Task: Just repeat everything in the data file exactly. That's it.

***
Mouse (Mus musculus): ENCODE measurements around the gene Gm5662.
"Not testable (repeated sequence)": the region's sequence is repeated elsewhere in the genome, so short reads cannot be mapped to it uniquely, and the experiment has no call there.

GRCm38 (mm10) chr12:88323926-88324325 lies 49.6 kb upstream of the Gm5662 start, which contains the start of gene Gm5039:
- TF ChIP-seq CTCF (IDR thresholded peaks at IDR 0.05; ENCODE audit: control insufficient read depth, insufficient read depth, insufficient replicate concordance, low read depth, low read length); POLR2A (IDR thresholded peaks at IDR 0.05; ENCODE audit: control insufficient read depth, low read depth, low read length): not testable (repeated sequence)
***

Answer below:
Mouse (Mus musculus): ENCODE measurements around the gene Gm5662.
"Not testable (repeated sequence)": the region's sequence is repeated elsewhere in the genome, so short reads cannot be mapped to it uniquely, and the experiment has no call there.

GRCm38 (mm10) chr12:88323926-88324325 lies 49.6 kb upstream of the Gm5662 start, which contains the start of gene Gm5039:
- TF ChIP-seq CTCF (IDR thresholded peaks at IDR 0.05; ENCODE audit: control insufficient read depth, insufficient read depth, insufficient replicate concordance, low read depth, low read length); POLR2A (IDR thresholded peaks at IDR 0.05; ENCODE audit: control insufficient read depth, low read depth, low read length): not testable (repeated sequence)